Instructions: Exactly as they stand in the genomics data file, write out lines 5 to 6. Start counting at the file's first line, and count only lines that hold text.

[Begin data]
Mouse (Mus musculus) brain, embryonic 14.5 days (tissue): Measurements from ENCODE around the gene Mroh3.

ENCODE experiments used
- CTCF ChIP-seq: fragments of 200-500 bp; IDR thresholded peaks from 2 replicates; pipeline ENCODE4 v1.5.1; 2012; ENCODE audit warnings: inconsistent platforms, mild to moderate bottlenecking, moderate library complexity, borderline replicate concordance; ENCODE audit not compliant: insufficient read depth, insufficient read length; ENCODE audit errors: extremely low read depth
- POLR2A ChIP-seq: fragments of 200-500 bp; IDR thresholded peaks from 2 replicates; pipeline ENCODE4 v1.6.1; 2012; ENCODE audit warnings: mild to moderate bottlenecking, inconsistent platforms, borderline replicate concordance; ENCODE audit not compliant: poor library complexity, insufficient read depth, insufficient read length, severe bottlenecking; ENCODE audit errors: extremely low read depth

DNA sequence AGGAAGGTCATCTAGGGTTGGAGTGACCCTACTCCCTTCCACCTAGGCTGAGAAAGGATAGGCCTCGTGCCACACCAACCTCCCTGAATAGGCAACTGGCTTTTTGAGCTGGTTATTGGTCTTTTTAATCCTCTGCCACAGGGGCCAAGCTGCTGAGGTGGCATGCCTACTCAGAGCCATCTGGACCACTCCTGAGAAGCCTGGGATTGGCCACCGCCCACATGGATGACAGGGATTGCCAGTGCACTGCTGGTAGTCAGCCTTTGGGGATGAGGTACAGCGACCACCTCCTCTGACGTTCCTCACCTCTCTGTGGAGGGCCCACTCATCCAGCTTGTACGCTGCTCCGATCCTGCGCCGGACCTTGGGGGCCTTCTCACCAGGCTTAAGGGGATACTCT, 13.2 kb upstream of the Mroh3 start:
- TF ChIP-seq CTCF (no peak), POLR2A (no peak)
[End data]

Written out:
DNA sequence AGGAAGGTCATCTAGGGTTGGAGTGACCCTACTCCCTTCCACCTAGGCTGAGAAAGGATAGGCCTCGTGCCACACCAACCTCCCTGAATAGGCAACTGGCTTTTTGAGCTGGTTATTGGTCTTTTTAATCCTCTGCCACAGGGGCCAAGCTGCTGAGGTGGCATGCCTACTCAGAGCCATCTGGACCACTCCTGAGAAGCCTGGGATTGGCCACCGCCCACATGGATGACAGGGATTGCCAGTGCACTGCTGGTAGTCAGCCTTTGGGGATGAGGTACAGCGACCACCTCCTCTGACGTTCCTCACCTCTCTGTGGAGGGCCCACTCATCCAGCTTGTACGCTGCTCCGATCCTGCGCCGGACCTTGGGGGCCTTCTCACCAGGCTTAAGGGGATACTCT, 13.2 kb upstream of the Mroh3 start:
- TF ChIP-seq CTCF (no peak), POLR2A (no peak)